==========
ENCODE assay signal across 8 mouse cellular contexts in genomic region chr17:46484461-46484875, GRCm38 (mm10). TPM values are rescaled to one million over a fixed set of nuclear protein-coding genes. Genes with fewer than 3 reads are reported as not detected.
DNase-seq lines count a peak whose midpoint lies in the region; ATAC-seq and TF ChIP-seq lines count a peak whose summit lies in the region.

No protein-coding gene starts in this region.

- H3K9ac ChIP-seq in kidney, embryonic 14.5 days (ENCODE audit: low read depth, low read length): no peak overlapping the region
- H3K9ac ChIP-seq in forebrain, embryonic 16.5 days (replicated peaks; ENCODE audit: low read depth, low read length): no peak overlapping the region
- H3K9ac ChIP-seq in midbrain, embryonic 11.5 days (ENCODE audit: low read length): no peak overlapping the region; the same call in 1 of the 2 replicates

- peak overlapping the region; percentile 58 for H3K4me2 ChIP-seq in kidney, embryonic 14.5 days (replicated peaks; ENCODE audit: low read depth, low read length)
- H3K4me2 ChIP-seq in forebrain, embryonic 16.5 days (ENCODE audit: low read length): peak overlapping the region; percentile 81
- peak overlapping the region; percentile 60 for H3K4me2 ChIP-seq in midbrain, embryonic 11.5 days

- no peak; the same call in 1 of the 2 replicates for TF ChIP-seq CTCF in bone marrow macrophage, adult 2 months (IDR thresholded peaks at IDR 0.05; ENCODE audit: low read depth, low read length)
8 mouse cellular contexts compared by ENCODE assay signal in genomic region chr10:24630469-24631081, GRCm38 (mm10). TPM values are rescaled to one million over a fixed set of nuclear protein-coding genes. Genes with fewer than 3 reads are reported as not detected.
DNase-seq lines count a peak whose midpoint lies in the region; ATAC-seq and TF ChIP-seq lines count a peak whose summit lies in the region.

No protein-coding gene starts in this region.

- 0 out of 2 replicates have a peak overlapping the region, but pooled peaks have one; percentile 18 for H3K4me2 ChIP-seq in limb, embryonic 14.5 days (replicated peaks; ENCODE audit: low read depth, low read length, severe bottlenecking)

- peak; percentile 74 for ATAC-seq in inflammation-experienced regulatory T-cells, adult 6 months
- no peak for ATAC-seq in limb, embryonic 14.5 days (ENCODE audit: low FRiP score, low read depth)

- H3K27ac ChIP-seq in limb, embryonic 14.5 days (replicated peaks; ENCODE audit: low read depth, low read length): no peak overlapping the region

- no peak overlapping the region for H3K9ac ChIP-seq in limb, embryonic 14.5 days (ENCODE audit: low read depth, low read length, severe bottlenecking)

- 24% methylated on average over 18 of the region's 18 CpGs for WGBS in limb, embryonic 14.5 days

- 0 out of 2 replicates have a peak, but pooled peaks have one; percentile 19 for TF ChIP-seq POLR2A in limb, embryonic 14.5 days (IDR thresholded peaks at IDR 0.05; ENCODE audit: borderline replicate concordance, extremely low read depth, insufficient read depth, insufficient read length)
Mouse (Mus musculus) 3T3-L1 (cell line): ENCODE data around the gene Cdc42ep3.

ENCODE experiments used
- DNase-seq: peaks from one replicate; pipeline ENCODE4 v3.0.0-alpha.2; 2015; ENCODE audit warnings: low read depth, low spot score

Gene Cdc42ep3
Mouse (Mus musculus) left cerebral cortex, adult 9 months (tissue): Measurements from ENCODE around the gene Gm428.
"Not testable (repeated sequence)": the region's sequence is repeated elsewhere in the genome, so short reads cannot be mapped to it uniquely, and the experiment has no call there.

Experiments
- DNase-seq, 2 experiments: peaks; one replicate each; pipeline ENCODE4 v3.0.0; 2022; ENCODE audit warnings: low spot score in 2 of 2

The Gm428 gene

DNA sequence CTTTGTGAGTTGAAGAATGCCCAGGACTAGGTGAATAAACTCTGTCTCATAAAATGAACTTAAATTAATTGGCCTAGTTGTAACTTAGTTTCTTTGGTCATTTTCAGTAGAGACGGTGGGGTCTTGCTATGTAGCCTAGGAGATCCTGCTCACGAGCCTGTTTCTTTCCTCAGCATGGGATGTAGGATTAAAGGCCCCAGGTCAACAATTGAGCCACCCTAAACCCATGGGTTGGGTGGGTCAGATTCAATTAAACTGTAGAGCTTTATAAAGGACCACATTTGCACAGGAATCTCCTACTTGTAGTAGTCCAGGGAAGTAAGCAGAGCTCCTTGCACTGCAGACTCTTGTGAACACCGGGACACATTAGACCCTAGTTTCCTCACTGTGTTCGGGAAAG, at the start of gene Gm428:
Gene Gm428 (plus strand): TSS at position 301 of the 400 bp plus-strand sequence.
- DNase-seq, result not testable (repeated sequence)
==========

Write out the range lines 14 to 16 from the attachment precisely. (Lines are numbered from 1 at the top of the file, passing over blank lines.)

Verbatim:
- 0 out of 2 replicates have a peak overlapping the region, but pooled peaks have one; percentile 18 for H3K4me2 ChIP-seq in limb, embryonic 14.5 days (replicated peaks; ENCODE audit: low read depth, low read length, severe bottlenecking)

- peak; percentile 74 for ATAC-seq in inflammation-experienced regulatory T-cells, adult 6 months
- no peak for ATAC-seq in limb, embryonic 14.5 days (ENCODE audit: low FRiP score, low read depth)